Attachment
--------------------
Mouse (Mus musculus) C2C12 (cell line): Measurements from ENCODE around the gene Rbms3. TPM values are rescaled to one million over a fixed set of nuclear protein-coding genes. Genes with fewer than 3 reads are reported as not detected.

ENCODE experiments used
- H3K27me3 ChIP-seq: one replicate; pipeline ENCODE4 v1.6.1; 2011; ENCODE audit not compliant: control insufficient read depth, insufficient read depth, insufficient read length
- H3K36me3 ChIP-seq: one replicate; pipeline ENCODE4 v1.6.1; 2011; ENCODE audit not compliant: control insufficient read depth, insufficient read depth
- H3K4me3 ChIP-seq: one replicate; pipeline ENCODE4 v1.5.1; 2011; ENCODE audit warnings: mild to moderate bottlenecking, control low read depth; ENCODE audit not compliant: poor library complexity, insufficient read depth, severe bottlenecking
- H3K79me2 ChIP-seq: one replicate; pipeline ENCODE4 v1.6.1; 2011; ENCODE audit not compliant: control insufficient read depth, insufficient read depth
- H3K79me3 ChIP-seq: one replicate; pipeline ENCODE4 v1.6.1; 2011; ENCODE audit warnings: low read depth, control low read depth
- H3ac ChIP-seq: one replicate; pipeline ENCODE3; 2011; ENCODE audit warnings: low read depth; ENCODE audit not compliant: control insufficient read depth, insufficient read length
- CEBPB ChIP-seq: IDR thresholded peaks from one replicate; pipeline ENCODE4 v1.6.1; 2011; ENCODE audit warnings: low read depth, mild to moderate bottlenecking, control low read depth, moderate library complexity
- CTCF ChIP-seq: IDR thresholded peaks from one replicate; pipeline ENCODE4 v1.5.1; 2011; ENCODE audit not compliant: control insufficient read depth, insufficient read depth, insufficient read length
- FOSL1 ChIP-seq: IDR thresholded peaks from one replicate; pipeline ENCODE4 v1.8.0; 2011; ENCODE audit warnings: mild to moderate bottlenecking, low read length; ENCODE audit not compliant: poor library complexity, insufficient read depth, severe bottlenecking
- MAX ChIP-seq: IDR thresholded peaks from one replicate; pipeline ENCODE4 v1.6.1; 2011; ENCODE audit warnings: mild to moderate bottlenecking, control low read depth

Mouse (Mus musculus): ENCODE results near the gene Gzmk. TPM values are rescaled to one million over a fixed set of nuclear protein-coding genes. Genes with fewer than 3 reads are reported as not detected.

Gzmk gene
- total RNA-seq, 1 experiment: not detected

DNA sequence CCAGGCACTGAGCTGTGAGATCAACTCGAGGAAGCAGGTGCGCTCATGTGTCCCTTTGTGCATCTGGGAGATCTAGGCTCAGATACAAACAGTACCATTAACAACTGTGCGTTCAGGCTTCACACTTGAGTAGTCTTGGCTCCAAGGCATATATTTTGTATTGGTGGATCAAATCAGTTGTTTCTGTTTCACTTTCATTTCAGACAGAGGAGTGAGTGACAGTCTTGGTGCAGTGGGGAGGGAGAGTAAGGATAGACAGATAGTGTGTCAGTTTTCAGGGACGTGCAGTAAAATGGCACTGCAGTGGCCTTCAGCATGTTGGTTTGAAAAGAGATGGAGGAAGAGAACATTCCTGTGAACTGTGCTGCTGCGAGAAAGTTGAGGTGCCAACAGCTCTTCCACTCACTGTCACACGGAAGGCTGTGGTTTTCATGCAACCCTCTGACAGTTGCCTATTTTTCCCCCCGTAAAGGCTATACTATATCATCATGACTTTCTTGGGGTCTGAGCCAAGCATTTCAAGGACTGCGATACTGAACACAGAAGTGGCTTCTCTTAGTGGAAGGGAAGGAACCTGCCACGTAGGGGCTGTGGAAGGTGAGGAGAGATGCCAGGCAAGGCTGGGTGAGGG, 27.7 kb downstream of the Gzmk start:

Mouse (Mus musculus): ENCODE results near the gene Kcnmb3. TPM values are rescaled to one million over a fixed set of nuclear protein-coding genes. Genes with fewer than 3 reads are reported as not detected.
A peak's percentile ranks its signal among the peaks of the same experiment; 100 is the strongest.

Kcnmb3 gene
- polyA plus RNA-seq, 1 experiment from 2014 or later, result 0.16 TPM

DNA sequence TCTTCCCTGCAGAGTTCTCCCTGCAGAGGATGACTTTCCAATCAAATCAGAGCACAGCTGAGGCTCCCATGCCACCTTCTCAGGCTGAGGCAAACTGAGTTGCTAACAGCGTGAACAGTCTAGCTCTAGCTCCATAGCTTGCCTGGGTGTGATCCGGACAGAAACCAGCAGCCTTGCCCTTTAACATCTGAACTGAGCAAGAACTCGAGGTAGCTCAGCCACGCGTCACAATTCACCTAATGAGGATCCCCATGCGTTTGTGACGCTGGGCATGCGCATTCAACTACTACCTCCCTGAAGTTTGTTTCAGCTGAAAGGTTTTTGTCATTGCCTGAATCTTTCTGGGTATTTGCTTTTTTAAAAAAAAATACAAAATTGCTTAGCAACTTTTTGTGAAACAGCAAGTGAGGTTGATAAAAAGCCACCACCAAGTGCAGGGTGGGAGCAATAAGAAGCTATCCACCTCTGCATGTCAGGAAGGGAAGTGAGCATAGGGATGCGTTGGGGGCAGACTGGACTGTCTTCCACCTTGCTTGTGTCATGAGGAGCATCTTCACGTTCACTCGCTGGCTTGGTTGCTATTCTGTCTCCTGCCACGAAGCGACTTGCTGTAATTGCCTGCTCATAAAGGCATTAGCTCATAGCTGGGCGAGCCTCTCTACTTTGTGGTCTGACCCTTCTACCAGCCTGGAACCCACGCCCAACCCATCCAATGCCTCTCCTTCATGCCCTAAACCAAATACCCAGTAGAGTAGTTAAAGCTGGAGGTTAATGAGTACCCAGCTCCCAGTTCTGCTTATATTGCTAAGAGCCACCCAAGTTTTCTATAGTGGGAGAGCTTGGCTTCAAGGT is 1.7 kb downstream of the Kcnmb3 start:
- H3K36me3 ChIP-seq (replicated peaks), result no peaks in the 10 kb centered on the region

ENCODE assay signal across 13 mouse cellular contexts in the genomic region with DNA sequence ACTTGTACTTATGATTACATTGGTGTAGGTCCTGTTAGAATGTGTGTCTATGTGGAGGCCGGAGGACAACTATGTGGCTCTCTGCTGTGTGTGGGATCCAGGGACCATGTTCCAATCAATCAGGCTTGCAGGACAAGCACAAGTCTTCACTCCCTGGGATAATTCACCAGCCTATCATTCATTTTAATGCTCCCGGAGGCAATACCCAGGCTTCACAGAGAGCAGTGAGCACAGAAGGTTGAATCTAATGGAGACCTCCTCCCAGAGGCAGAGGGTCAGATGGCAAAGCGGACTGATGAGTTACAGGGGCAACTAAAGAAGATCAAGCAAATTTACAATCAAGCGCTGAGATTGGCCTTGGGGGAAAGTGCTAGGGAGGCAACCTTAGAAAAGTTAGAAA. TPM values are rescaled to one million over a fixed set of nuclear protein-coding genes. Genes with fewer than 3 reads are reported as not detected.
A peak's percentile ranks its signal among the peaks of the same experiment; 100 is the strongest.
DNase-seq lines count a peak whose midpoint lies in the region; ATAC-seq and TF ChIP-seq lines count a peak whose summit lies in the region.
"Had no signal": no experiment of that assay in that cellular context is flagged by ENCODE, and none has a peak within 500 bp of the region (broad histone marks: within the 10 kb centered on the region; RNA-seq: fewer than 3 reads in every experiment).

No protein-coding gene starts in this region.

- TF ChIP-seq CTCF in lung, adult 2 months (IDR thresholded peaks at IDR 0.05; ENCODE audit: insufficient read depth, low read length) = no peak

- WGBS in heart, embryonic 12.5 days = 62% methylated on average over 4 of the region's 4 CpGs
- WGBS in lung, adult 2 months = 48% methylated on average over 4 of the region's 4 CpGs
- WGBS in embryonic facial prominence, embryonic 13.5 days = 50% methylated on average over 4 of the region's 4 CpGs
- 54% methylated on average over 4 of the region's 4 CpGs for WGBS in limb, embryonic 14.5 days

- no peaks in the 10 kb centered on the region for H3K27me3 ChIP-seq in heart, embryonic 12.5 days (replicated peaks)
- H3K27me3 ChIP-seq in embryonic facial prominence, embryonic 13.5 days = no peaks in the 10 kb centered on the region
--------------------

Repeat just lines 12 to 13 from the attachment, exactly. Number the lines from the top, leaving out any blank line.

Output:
- MAX ChIP-seq: IDR thresholded peaks from one replicate; pipeline ENCODE4 v1.6.1; 2011; ENCODE audit warnings: mild to moderate bottlenecking, control low read depth

Mouse (Mus musculus): ENCODE results near the gene Gzmk. TPM values are rescaled to one million over a fixed set of nuclear protein-coding genes. Genes with fewer than 3 reads are reported as not detected.